Posted by Steve
Sure, I’m about to beat a dead horse. But it’s my blog (and Dan’s?), so I’m allowed.
I was very pleased to see the voters actually get one right and award Zack Greinke with the AL Cy Young yesterday. Greinke was the best pitcher in baseball this season and definitely deserved the award. Of course, the only reason there was any doubt was because of Greinke’s lack of wins–16. That people still let an utterly meaningless “stat” such as win-loss record influence their evaluation is an embarrassment. Fortunately, it did not affect the outcome in this case, but it still has in many cases. None more glaring than… (Dah, dah dah daaaaah) The 2004 season of Ben Sheets! Cue the groaning, people heading for exits.
Let’s compare the two seasons. You may be surprised by what we find (or if you know me at all, I guess you probably won’t)
229.1 Innings, 2.16 ERA, 242 strikeouts, 51 walks, 11 home runs
237.0 Innings, 2.70 ERA, 264 strikeouts, 32 walks, 25 home runs
Those are the only numbers I listed because other stats incorporate all these in some way. ERA is extremely subjective and dependent on things like defense and scoring. Strikeouts, walks, and home runs are the only things completely controlled by the pitcher (hence the title of Three True Outcomes).
To have the most value, you need to throw a lot of innings. As you can see, both Greinke and Sheets were workhorses in these seasons. The rest of the numbers are debatable as to who was more valuable.
The most glaring difference is home run totals. As a fly ball pitcher, Sheets has always been plagued by the long ball. 25 is not a very good number. On the other hand, 11 home runs in 229 innings by Greinke is insane.
Then you get to k/bb ratios, which is my favorite stat to look at for pitchers. I consider a 3:1 strikeout-to-walk ratio to be very good, and it’s the marker I’m looking for if I for some reason needed to identify ace-caliber pitchers on a moment’s notice. Greinke’s ratio of 4.75 is excellent.
Then we get to Sheets. He had both a higher strikeout rate and a lower walk rate than Greinke’s 2009. It’s good for an 8.25 k/bb mark, which is just otherworldly. I went over the significance of that ratio in my Ode to Ben Sheets last year, so I won’t recite all that again except to say that it’s historic. Incidentally, he put up a ratio of 10.55 in 2006, but that was over 106 innings.
So which was better? For my personal affinity towards k/bb, I’d take Sheets’ season over Greinke’s. It’s certainly debatable and there probably isn’t a wrong answer. That’s not the point of this post. All I’m trying to say is they are certainly comparable seasons in terms of value.
So what’s my point? My point is that Greinke (rightfully) won the Cy Young in 2009. Where did Sheets finish in 2004? First? Second? Nope. Would you believe a tie for eighth? Because that’s what it was.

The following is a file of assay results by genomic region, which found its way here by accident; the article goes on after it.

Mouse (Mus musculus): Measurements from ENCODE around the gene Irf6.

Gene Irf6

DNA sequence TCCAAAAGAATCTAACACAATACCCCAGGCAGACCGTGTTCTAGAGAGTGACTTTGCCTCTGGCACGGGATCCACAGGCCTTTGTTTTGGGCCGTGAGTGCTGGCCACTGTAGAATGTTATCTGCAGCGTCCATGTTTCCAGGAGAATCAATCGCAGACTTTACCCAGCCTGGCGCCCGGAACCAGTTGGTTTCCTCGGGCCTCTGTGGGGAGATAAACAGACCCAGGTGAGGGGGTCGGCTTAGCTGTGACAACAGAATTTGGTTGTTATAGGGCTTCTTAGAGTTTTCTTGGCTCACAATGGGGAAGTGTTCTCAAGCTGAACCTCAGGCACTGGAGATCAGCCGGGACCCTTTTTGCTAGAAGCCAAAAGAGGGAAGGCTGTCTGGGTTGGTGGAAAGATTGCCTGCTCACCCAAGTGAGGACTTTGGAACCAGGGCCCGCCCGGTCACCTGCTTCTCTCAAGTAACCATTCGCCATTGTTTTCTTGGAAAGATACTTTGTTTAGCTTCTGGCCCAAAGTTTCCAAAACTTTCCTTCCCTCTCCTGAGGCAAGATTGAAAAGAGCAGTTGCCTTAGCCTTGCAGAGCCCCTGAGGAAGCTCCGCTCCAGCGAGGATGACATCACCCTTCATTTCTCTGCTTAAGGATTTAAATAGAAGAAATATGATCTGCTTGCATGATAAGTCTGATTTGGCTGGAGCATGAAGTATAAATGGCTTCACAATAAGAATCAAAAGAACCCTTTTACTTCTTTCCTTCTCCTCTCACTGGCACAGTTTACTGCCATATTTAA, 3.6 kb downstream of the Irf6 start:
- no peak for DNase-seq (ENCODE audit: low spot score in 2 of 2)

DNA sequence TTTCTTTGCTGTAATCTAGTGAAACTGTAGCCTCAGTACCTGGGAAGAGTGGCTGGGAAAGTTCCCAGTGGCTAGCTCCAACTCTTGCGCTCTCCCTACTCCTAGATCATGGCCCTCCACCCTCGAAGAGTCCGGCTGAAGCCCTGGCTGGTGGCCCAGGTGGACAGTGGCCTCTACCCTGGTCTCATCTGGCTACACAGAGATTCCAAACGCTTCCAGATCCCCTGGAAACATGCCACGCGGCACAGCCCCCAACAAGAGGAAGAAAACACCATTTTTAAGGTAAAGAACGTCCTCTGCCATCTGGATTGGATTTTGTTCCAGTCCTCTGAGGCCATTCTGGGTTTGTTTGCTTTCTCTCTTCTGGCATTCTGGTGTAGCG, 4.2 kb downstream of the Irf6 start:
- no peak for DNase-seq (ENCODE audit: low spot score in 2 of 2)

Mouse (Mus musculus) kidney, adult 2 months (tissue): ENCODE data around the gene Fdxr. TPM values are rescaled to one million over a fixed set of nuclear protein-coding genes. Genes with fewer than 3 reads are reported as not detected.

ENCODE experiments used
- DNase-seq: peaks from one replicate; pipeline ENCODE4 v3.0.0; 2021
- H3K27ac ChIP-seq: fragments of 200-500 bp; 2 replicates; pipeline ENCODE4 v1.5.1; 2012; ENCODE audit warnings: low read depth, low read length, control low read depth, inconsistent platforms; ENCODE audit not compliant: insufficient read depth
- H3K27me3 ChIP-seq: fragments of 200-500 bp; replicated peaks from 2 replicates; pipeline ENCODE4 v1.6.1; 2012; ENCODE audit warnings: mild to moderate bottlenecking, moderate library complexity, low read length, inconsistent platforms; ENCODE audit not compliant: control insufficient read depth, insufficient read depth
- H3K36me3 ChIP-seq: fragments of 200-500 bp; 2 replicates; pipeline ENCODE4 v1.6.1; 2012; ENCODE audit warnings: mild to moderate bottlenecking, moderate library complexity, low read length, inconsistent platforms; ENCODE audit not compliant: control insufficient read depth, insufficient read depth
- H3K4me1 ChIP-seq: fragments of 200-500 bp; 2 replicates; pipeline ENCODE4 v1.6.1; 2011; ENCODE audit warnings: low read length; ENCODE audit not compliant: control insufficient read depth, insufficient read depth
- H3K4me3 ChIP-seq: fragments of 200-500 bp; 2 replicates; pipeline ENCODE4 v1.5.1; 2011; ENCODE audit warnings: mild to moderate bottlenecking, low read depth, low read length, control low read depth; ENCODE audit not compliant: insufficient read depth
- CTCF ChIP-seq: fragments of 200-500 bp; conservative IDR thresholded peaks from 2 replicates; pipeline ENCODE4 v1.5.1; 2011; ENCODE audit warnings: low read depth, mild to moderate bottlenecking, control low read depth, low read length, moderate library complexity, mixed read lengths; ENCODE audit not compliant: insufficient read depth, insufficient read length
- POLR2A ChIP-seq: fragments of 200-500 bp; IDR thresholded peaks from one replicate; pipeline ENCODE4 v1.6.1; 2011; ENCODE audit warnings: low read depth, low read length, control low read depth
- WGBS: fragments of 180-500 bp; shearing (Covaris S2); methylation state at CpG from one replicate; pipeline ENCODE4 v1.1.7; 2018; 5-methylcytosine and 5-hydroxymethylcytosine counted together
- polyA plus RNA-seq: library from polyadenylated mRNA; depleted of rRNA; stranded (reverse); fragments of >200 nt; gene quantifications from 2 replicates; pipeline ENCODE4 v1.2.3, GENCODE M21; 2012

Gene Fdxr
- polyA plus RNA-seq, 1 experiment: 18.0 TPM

Is there any logical explanation for this? Of course not; we’re discussing MLB Awards voters here. The illogical, asinine, mind-numbingly stupid explanation is that Sheets’ record in 2004 was 12-14. That he could have a losing record with that incredible stat line speaks volumes to how awful the rest of the team was, but that’s beside the point.
Roger Clemens won the Cy Young in 2004. He had a very good season, but all the peripherals outside of home runs were vastly inferior to Sheets’. The “edge” Clemens had over Sheets was his record; Clemens was 18-4 that year. In truth, there was another candidate more deserving than Clemens aside from Sheets. Randy Johnson had an insane year (290 strikeouts) but finished second in the voting due to a 16-14 record.
This still bothers me today, as if you couldn’t tell. Sheets’ 2004 is better than most Cy Young seasons. The majority of baseball fans have no idea Sheets ever had such a dominating season. Many don’t realize he was a workhorse ace for many years. In fact, many fans look at Sheets’ overall tenure with the Brewers in a negative light! Sure he’s had more than his fair share of injuries, but those were all after 2005. People don’t realize how good he was. And it’s all because he was stuck on crappy teams and couldn’t get wins.
Every time I hear win totals used as the prominent qualification for the Hall of Fame, or hear Joe Morgan say the first thing he looks at in Cy Young voting is Win-Loss record, or hear a pitcher criticized for not getting more wins, a small part of me dies inside. Performance should not be judged by a completely meaningless stat. It will never happen, but I’d love to see the Win-Loss stat removed from the scorebook.
And take saves, batting average and RBIs with it.